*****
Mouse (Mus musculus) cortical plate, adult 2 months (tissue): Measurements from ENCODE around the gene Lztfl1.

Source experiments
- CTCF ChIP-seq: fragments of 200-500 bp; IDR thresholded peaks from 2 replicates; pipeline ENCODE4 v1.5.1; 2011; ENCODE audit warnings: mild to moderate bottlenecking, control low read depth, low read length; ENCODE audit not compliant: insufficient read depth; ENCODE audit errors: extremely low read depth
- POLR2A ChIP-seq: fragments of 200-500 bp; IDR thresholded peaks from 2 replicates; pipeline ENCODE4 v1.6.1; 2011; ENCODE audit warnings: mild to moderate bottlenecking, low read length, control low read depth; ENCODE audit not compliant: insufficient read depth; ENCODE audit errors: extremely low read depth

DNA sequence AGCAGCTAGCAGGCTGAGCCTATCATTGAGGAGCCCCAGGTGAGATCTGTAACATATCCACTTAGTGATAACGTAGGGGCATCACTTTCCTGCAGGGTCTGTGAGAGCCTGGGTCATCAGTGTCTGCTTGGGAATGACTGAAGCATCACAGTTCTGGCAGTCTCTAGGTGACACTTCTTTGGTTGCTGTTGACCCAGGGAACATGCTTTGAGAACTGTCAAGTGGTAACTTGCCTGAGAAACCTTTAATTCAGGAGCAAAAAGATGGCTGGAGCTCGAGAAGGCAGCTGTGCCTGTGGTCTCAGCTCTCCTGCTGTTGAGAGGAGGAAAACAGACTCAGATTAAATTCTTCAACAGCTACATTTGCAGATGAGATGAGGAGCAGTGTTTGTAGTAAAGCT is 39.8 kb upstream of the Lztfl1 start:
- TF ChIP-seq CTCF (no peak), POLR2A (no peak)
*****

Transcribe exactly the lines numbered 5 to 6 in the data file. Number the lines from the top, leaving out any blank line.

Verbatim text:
DNA sequence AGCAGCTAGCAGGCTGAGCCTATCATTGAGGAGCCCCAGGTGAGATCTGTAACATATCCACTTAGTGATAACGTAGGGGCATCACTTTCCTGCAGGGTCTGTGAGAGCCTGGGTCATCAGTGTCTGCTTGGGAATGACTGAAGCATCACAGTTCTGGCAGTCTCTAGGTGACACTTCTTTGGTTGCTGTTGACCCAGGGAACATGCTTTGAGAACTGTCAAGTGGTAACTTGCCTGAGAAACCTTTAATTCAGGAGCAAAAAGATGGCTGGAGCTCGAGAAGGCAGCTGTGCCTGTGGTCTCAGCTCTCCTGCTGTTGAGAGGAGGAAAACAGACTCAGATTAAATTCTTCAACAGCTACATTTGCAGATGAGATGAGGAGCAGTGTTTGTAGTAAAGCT is 39.8 kb upstream of the Lztfl1 start:
- TF ChIP-seq CTCF (no peak), POLR2A (no peak)